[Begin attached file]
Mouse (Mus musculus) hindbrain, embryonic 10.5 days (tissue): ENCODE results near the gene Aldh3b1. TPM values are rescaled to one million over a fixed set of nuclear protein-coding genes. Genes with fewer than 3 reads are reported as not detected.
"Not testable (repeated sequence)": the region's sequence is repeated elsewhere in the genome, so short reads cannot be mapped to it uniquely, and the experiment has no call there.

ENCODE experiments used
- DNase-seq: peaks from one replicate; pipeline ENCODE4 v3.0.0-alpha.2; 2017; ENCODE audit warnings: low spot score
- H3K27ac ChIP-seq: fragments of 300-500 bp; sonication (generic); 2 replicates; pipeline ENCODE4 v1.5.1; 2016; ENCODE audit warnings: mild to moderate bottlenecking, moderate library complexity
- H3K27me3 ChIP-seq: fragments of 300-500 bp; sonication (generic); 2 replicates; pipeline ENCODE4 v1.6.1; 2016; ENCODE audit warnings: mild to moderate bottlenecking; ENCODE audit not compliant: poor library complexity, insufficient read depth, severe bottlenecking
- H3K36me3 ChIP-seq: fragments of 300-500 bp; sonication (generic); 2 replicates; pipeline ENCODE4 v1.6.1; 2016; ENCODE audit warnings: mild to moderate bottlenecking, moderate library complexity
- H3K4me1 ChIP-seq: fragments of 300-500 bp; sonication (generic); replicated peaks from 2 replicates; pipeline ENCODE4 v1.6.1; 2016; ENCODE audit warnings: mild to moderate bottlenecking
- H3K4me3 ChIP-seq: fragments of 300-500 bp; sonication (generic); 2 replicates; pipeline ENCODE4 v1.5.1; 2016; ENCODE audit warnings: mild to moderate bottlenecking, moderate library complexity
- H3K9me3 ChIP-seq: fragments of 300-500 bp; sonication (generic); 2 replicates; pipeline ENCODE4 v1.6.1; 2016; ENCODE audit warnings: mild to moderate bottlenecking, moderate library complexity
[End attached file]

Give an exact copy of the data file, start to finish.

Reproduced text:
Mouse (Mus musculus) hindbrain, embryonic 10.5 days (tissue): ENCODE results near the gene Aldh3b1. TPM values are rescaled to one million over a fixed set of nuclear protein-coding genes. Genes with fewer than 3 reads are reported as not detected.
"Not testable (repeated sequence)": the region's sequence is repeated elsewhere in the genome, so short reads cannot be mapped to it uniquely, and the experiment has no call there.

ENCODE experiments used
- DNase-seq: peaks from one replicate; pipeline ENCODE4 v3.0.0-alpha.2; 2017; ENCODE audit warnings: low spot score
- H3K27ac ChIP-seq: fragments of 300-500 bp; sonication (generic); 2 replicates; pipeline ENCODE4 v1.5.1; 2016; ENCODE audit warnings: mild to moderate bottlenecking, moderate library complexity
- H3K27me3 ChIP-seq: fragments of 300-500 bp; sonication (generic); 2 replicates; pipeline ENCODE4 v1.6.1; 2016; ENCODE audit warnings: mild to moderate bottlenecking; ENCODE audit not compliant: poor library complexity, insufficient read depth, severe bottlenecking
- H3K36me3 ChIP-seq: fragments of 300-500 bp; sonication (generic); 2 replicates; pipeline ENCODE4 v1.6.1; 2016; ENCODE audit warnings: mild to moderate bottlenecking, moderate library complexity
- H3K4me1 ChIP-seq: fragments of 300-500 bp; sonication (generic); replicated peaks from 2 replicates; pipeline ENCODE4 v1.6.1; 2016; ENCODE audit warnings: mild to moderate bottlenecking
- H3K4me3 ChIP-seq: fragments of 300-500 bp; sonication (generic); 2 replicates; pipeline ENCODE4 v1.5.1; 2016; ENCODE audit warnings: mild to moderate bottlenecking, moderate library complexity
- H3K9me3 ChIP-seq: fragments of 300-500 bp; sonication (generic); 2 replicates; pipeline ENCODE4 v1.6.1; 2016; ENCODE audit warnings: mild to moderate bottlenecking, moderate library complexity